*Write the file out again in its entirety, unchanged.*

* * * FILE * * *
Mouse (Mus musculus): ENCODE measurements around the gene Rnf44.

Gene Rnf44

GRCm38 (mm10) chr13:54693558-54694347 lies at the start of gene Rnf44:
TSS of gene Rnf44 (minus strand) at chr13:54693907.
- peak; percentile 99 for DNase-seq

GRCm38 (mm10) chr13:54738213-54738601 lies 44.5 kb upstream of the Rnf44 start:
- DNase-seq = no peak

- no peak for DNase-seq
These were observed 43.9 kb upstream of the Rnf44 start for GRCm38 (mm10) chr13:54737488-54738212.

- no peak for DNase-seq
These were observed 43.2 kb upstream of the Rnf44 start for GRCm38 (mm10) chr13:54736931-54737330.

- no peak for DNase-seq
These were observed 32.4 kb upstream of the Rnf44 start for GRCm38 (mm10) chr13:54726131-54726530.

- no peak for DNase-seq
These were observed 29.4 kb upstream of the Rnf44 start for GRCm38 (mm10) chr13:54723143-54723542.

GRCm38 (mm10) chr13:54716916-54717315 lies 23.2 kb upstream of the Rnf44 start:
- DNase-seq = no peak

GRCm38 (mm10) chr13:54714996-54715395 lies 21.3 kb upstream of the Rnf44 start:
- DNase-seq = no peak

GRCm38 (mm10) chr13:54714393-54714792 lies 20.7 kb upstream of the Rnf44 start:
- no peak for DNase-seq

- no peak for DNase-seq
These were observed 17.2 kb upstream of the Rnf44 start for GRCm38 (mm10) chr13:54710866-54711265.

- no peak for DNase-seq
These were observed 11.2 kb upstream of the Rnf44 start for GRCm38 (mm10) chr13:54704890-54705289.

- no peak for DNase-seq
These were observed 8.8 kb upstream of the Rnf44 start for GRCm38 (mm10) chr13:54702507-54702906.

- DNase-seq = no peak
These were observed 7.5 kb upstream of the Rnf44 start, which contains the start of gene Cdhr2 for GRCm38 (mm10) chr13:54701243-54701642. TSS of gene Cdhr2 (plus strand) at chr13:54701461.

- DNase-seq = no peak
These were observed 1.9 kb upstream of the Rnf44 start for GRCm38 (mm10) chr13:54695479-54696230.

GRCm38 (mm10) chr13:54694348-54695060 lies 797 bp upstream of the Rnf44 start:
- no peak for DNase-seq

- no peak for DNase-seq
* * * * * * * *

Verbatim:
Mouse (Mus musculus): ENCODE measurements around the gene Rnf44.

Gene Rnf44

GRCm38 (mm10) chr13:54693558-54694347 lies at the start of gene Rnf44:
TSS of gene Rnf44 (minus strand) at chr13:54693907.
- peak; percentile 99 for DNase-seq

GRCm38 (mm10) chr13:54738213-54738601 lies 44.5 kb upstream of the Rnf44 start:
- DNase-seq = no peak

- no peak for DNase-seq
These were observed 43.9 kb upstream of the Rnf44 start for GRCm38 (mm10) chr13:54737488-54738212.

- no peak for DNase-seq
These were observed 43.2 kb upstream of the Rnf44 start for GRCm38 (mm10) chr13:54736931-54737330.

- no peak for DNase-seq
These were observed 32.4 kb upstream of the Rnf44 start for GRCm38 (mm10) chr13:54726131-54726530.

- no peak for DNase-seq
These were observed 29.4 kb upstream of the Rnf44 start for GRCm38 (mm10) chr13:54723143-54723542.

GRCm38 (mm10) chr13:54716916-54717315 lies 23.2 kb upstream of the Rnf44 start:
- DNase-seq = no peak

GRCm38 (mm10) chr13:54714996-54715395 lies 21.3 kb upstream of the Rnf44 start:
- DNase-seq = no peak

GRCm38 (mm10) chr13:54714393-54714792 lies 20.7 kb upstream of the Rnf44 start:
- no peak for DNase-seq

- no peak for DNase-seq
These were observed 17.2 kb upstream of the Rnf44 start for GRCm38 (mm10) chr13:54710866-54711265.

- no peak for DNase-seq
These were observed 11.2 kb upstream of the Rnf44 start for GRCm38 (mm10) chr13:54704890-54705289.

- no peak for DNase-seq
These were observed 8.8 kb upstream of the Rnf44 start for GRCm38 (mm10) chr13:54702507-54702906.

- DNase-seq = no peak
These were observed 7.5 kb upstream of the Rnf44 start, which contains the start of gene Cdhr2 for GRCm38 (mm10) chr13:54701243-54701642. TSS of gene Cdhr2 (plus strand) at chr13:54701461.

- DNase-seq = no peak
These were observed 1.9 kb upstream of the Rnf44 start for GRCm38 (mm10) chr13:54695479-54696230.

GRCm38 (mm10) chr13:54694348-54695060 lies 797 bp upstream of the Rnf44 start:
- no peak for DNase-seq

- no peak for DNase-seq